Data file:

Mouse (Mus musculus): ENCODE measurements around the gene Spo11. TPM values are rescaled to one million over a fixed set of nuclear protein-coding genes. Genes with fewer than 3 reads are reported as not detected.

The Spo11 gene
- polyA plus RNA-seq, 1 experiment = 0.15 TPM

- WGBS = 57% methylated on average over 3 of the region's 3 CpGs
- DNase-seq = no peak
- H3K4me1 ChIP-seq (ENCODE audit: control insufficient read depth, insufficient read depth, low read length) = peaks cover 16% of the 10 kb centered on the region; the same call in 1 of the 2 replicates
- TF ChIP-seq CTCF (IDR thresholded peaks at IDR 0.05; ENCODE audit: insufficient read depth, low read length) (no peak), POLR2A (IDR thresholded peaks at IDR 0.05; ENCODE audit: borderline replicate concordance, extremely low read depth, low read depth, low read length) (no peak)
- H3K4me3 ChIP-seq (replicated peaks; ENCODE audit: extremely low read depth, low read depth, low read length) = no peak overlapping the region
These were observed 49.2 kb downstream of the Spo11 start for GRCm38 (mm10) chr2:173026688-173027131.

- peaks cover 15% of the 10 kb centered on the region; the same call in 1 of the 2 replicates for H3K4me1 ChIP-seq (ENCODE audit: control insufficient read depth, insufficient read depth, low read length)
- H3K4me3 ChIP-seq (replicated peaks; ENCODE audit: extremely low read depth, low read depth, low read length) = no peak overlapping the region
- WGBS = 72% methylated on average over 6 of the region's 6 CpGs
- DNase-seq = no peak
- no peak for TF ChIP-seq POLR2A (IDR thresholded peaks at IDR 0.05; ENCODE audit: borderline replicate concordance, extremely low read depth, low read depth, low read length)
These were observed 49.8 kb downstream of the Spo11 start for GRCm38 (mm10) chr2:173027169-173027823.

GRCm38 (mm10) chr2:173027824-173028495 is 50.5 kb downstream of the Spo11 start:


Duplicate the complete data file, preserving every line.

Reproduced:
Mouse (Mus musculus): ENCODE measurements around the gene Spo11. TPM values are rescaled to one million over a fixed set of nuclear protein-coding genes. Genes with fewer than 3 reads are reported as not detected.

The Spo11 gene
- polyA plus RNA-seq, 1 experiment = 0.15 TPM

- WGBS = 57% methylated on average over 3 of the region's 3 CpGs
- DNase-seq = no peak
- H3K4me1 ChIP-seq (ENCODE audit: control insufficient read depth, insufficient read depth, low read length) = peaks cover 16% of the 10 kb centered on the region; the same call in 1 of the 2 replicates
- TF ChIP-seq CTCF (IDR thresholded peaks at IDR 0.05; ENCODE audit: insufficient read depth, low read length) (no peak), POLR2A (IDR thresholded peaks at IDR 0.05; ENCODE audit: borderline replicate concordance, extremely low read depth, low read depth, low read length) (no peak)
- H3K4me3 ChIP-seq (replicated peaks; ENCODE audit: extremely low read depth, low read depth, low read length) = no peak overlapping the region
These were observed 49.2 kb downstream of the Spo11 start for GRCm38 (mm10) chr2:173026688-173027131.

- peaks cover 15% of the 10 kb centered on the region; the same call in 1 of the 2 replicates for H3K4me1 ChIP-seq (ENCODE audit: control insufficient read depth, insufficient read depth, low read length)
- H3K4me3 ChIP-seq (replicated peaks; ENCODE audit: extremely low read depth, low read depth, low read length) = no peak overlapping the region
- WGBS = 72% methylated on average over 6 of the region's 6 CpGs
- DNase-seq = no peak
- no peak for TF ChIP-seq POLR2A (IDR thresholded peaks at IDR 0.05; ENCODE audit: borderline replicate concordance, extremely low read depth, low read depth, low read length)
These were observed 49.8 kb downstream of the Spo11 start for GRCm38 (mm10) chr2:173027169-173027823.

GRCm38 (mm10) chr2:173027824-173028495 is 50.5 kb downstream of the Spo11 start: